Researchers spot apes fashioning advanced tools
A pair of bonobos have a knack for stone drills, shovels, and other tools, suggesting that humanity's last common ancestor with the chimplike animals were also toolmakers.
Vanessa Woods/Duke University/AP
The great apes known as bonobos can make stone tools far more varied in purpose than previously known, reaching a level of technological competence formerly assigned only to the human lineage, according to researchers.
These findings may shed light on the mental capabilities of the last common ancestor of humans and these apes, scientists added.
Bonobos are, with chimpanzees, humanity's closest living relatives. Together bonobos and chimps are part of the group Pan, just as modern humans and extinct species of humans make up the group Homo.
Chimpanzees are well-known tool-users, capable of fashioning spear-like weapons from branches for hunting and using stones as hammers and anvils in the wild. Although bonobos in the wild are not known for tool use, in captivity they have shown remarkable capabilities with stone tools. For instance, in the 1990s, researchers taught the male bonobo Kanzi and the female Pan-Banisha how to knap flint -- that is, strike the rocks together to create tools -- and use the resulting stone flakes to cut rope to open a box and to cut leather to open a drum for food.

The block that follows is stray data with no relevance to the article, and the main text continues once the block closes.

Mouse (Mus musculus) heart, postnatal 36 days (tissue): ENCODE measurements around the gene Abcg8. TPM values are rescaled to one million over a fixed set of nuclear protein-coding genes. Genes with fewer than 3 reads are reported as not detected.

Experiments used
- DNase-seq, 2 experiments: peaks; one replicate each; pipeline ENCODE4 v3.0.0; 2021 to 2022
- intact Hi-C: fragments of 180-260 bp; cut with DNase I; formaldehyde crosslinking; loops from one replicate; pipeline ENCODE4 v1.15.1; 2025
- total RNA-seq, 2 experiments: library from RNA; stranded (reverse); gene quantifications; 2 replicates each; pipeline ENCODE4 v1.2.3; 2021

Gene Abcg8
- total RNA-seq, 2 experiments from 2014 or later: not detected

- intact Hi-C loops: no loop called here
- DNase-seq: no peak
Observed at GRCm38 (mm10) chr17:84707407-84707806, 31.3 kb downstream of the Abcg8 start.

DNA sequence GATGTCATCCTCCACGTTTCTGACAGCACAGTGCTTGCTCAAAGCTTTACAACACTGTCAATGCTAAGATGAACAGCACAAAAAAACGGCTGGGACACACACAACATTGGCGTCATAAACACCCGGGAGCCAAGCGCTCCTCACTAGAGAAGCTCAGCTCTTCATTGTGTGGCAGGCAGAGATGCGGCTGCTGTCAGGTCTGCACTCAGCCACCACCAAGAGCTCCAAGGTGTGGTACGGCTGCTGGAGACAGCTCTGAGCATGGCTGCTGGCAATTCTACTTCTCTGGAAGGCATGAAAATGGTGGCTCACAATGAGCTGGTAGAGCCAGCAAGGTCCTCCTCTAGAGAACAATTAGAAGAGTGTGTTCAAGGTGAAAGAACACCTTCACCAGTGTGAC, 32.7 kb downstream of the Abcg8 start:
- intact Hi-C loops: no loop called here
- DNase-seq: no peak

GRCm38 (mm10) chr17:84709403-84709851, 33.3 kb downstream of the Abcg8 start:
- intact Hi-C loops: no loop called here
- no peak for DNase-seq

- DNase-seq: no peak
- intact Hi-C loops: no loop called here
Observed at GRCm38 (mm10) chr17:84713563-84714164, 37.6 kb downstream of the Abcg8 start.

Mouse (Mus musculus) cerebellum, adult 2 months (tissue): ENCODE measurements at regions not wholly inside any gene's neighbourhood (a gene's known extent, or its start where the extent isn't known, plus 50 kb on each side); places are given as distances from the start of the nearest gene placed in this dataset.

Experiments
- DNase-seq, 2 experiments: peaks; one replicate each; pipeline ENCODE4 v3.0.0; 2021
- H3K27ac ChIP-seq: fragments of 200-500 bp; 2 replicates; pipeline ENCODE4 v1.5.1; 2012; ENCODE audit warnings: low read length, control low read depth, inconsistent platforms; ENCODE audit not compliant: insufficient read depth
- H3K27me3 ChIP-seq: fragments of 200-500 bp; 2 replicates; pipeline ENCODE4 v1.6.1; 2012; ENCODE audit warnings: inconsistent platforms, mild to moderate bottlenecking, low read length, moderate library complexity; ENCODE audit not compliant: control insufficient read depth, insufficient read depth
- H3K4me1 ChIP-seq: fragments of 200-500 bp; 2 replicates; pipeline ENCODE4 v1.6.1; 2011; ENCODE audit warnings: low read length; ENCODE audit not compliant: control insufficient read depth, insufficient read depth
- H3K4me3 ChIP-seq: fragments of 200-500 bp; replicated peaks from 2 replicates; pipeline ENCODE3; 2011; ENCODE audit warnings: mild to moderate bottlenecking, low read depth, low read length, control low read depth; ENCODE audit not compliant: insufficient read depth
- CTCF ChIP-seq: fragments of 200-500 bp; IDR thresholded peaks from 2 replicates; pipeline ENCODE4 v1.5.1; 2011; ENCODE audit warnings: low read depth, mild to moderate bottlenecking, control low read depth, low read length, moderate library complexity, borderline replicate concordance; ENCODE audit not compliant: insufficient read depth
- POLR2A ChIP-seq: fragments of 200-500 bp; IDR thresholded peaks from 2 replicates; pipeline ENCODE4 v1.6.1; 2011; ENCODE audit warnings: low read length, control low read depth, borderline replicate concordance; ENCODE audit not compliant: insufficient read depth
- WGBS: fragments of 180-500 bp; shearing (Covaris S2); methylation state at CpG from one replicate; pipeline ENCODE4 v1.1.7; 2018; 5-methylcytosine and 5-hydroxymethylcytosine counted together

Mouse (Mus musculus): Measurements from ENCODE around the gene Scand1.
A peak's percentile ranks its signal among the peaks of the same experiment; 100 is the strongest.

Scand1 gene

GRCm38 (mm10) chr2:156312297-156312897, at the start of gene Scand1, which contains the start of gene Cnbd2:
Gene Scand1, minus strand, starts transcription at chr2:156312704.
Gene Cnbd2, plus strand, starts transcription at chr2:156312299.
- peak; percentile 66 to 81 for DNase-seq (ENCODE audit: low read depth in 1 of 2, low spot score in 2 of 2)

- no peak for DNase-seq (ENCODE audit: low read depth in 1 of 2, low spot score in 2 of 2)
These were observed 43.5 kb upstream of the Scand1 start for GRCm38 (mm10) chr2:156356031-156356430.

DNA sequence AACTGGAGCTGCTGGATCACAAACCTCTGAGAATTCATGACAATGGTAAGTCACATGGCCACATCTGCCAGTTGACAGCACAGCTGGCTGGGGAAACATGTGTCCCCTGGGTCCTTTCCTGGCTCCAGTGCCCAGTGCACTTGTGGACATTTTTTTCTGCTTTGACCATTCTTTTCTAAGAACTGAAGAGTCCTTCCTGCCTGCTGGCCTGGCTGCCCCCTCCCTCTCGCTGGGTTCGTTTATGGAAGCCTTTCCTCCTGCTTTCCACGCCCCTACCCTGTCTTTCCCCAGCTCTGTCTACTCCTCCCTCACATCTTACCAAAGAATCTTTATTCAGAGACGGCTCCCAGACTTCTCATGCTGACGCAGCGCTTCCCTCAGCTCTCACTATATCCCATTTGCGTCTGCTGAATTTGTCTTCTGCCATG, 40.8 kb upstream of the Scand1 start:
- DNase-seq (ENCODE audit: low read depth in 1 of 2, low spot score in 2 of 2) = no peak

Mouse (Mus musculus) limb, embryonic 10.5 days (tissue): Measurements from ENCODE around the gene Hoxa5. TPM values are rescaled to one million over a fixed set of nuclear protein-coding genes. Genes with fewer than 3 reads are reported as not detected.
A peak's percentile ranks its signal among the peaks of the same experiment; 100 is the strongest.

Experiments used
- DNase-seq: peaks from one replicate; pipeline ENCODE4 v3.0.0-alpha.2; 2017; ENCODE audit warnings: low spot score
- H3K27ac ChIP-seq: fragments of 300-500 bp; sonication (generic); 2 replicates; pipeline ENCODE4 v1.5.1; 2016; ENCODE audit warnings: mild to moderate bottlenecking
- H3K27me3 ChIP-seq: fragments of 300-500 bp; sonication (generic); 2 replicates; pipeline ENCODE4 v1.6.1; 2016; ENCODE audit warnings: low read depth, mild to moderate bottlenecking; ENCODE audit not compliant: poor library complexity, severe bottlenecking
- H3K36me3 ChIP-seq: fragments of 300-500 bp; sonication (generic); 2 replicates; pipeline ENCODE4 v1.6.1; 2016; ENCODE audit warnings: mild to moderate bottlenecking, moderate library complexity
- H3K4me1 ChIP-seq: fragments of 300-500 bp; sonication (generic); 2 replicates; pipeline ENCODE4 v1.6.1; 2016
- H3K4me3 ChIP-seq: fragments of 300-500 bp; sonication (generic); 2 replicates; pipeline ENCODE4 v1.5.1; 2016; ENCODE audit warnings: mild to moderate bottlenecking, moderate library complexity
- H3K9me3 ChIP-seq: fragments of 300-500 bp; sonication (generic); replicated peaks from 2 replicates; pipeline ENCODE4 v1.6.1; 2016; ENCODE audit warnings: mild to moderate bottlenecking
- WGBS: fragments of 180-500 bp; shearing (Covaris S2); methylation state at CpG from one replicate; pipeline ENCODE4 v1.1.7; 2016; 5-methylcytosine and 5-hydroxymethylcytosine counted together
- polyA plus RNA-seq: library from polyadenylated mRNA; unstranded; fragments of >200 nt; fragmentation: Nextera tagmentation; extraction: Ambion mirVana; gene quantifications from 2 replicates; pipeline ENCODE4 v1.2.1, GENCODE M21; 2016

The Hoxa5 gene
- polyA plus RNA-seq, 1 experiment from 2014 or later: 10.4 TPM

Now scientists reveal that in the intervening years, by practicing on their own, Kanzi and Pan-Banisha have developed a broader stone tool kit for more complex tasks, making them at least a match with chimpanzees in tool use.
The researchers challenged Kanzi and Pan-Banisha to break wooden logs and to dig underground, tests similar to tasks the apes might have to carry out to get food in the wild. To break the logs -- an act similar at cracking open bones to get at marrow -- the scientists not only saw these apes use rocks as hammers or projectiles to smash their targets, but also observed them either rotating stone flakes to serve as drills or use the flakes as scrapers, axes or wedges to attack slits, the weakest areas of the log. To root into hard soil, these bonobos used both unmodified rocks and a variety of handmade stone tools as shovels.